Review Zagg iFrogz Resound Wireless Bluetooth Headphones
Zagg's collection of low-cost Bluetooth wireless headphones is all new headed into the end of the year. The Resound Wireless are on-ear headphones that target the tune-lunatic who prefers larger hardware and sound while listening in comfort. Here is Phone Scoop's review.
AD article continues below...
Zagg targets folks on a budget with its iFrogz line of headphones. The company announced five new headphones recently, all priced between $20 and $35.
Not everyone likes in-ear style headphones. Some people just want to plop their headphones on their head without futzing with in-ear tips and sound seals. This this when an on-ear or over-the-ear option makes more sense.
If you're looking for that kind of on-ear comfort, the iFrogz Resound buds are an inexpensive option.
The Resound Cans are traditional over-the-head, on-ear headphones. I'd call them compact for such headphones. Rubber covers the metal band that curves around your head. The rubber can stick to / pull at your hair a bit when you move around. The earpieces are made from soft-touch plastics and the earpads have faux leather coverings. The Resounds are fairly lightweight and feel reasonably strong.
I wish you could fold them up in some way. Unfortunately, they don't include hinges or rotating cups to help reduce their travel footprint.
The earcups feature tons of adjustment space to help you find the right fit no matter how small or large your head is. I found they put a fair amount of pressure on the sides of your head. This helps keep them in place while you're moving around, though it can be uncomfortable after several hours.
Managing the Resound cans is fairly straightforward. There are three large buttons on the rear of the right earcup, where your thumb can find them easily. The upper button raises the volume (quick press) or jumps forward a track (long press), the middle button is play/pause (quick press) or power (long press), and the lower button decreases volume (quick press) or jumps back a track (long press). The buttons deliver good travel and feedback. A small hatch covers the microUSB power port. It is a crappy hatch: it feels very cheap and is annoying to peel back.
Last, a 3.5mm audio jack lets you convert them from wireless to wired. This means you can still listen to tunes if the battery dies.
The Resound cans are rated IPX2 for protection against sweat. I wore them when on the treadmill and they handled my workout lather no problem.
The Bluetooth 4.1 radio does a decent job. I was able to connect with iOS devices no problem, though it took a few attempts with Android handsets. Once paired and connected, the Resounds generally held the connection with no drops unless I wandered past the 30-foot limit, which is typical for any Bluetooth device. I did hear some scratchiness from the connection from time to time.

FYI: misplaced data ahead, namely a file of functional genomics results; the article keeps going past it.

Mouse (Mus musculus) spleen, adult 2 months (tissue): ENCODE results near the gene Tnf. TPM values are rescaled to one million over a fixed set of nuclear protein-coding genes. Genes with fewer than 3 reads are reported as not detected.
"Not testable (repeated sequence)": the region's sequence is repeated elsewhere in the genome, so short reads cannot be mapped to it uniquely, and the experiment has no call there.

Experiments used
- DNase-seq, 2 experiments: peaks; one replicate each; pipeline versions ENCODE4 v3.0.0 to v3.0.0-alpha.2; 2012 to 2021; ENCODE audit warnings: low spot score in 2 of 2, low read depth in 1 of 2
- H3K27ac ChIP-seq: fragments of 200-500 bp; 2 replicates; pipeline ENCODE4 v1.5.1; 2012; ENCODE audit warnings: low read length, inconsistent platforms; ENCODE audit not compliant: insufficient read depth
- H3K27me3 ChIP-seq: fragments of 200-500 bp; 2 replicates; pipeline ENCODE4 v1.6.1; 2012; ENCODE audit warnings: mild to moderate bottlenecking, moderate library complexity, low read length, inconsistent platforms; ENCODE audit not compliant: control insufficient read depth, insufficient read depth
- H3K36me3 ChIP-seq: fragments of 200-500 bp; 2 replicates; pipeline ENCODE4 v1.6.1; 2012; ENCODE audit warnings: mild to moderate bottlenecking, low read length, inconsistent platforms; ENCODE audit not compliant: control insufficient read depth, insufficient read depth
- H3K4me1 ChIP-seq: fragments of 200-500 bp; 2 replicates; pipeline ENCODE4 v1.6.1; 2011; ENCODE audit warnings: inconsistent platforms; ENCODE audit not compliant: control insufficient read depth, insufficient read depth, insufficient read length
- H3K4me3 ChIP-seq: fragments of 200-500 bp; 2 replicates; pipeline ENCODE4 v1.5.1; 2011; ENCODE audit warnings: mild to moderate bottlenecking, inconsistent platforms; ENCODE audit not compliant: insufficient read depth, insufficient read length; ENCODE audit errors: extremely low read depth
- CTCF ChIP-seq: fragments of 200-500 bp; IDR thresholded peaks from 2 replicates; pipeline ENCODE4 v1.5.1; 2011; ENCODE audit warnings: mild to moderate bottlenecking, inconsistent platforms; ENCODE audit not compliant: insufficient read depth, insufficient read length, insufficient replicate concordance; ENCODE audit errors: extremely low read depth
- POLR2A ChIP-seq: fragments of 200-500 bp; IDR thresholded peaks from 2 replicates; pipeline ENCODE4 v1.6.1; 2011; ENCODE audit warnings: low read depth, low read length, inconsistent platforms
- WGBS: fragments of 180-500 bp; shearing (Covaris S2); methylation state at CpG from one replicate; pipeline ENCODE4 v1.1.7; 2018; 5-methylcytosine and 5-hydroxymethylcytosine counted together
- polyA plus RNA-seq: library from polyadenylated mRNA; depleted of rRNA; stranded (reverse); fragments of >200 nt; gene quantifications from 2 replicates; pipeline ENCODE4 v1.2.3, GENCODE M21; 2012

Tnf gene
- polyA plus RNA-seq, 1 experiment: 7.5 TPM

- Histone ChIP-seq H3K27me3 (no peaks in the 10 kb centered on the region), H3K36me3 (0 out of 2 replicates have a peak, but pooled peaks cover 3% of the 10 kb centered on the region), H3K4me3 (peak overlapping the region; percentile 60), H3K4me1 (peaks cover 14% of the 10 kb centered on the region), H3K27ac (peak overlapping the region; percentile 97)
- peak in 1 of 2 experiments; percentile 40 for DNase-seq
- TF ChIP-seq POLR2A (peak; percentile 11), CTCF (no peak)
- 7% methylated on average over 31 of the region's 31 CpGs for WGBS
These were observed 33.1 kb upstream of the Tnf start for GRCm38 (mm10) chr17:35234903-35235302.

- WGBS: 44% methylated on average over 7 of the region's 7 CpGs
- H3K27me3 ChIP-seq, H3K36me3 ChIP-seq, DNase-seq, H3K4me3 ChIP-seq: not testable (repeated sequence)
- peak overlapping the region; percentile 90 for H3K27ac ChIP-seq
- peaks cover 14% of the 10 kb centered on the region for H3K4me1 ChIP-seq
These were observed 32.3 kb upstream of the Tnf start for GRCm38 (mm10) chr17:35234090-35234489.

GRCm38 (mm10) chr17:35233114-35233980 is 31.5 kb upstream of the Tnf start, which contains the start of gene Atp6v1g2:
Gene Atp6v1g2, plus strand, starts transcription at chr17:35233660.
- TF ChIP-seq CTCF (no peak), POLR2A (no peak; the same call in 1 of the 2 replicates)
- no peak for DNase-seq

Inside you'll find 40mm drivers with a frequency range of 20 Hz to 20,000 Hz. The sound is certainly an improvement over smaller, in-ear earbuds, but the Resound can't hold a candle to pricier on-ear headphones I've tested (like the Plantronics BackBeat 500). Overall, music sounds even and clean. There's nothing spectacular or impressive. You won't find thumping bass or anything like that; the Resound simply offer fine performance for their low price point.
On the battery front, Zagg claims the iFrogz Resound push through 20 hours of play time. That's accurate. These things will last all day with no problem. You can ride the bus to and from work for a week without recharging the Resounds. Recharging them takes about three hours. These offer the same battery life as headphones that cost 10 times as much.
The Resound cans come in black or red.
These headphones are not for the audiophiles amongst us. If you want boomy bass or crips highs, you need to look up the price ladder. For those who may be satisfied with middle-of-the-road performance, the Zagg iFrogz Resound cans deliver affordable wireless sound.
They're robust and push out plenty of sound. Battery life is great. I wish they weren't so tight on my head.
At $35 each, the Resound Wireless on-ear cans are a steal. They might be an appropriate choice for teens who want to make the jump to wireless listening, and/or for anyone who shies away from jamming small things into their ears.
Review: Zagg iFrogz Resound Earbuds
Zagg, maker of myriad mobile accessories, has refreshed its iFrogz collection of affordable Bluetooth headphones. The Resound buds are in-ear headphones that target the budget-minded music lover.
Review: iFrogz Impulse and Summit Bluetooth Headphones
iFrogz's Impulse and Summit wireless headphones are Bluetooth on a (shoestring) budget. They are a low-cost option for those who may need to save some cash or for those want a pair of throw-away headphones for travel.
Review: Sony Xperia Ear Duo Bluetooth Headphones
Sony's open-ear Bluetooth headphones promise to let you "stay in tune with the world" while keeping you informed with smart alerts when on the go. If you've got an ear for safety, the Xperia Ear Duo keep you in touch with your environment while you enjoy some tunes.
HTC Bolt, with 3-Channel CA, Is a Sprint Exclusive
Nov 11, 2016
HTC and Sprint today announced the Bolt, the first smartphone to ship with support for three-channel carrier aggregation (3xCA) for Sprint's LTE Plus network. The HTC Bolt can aggregate three 20MHz LTE channels to improve wireless performance.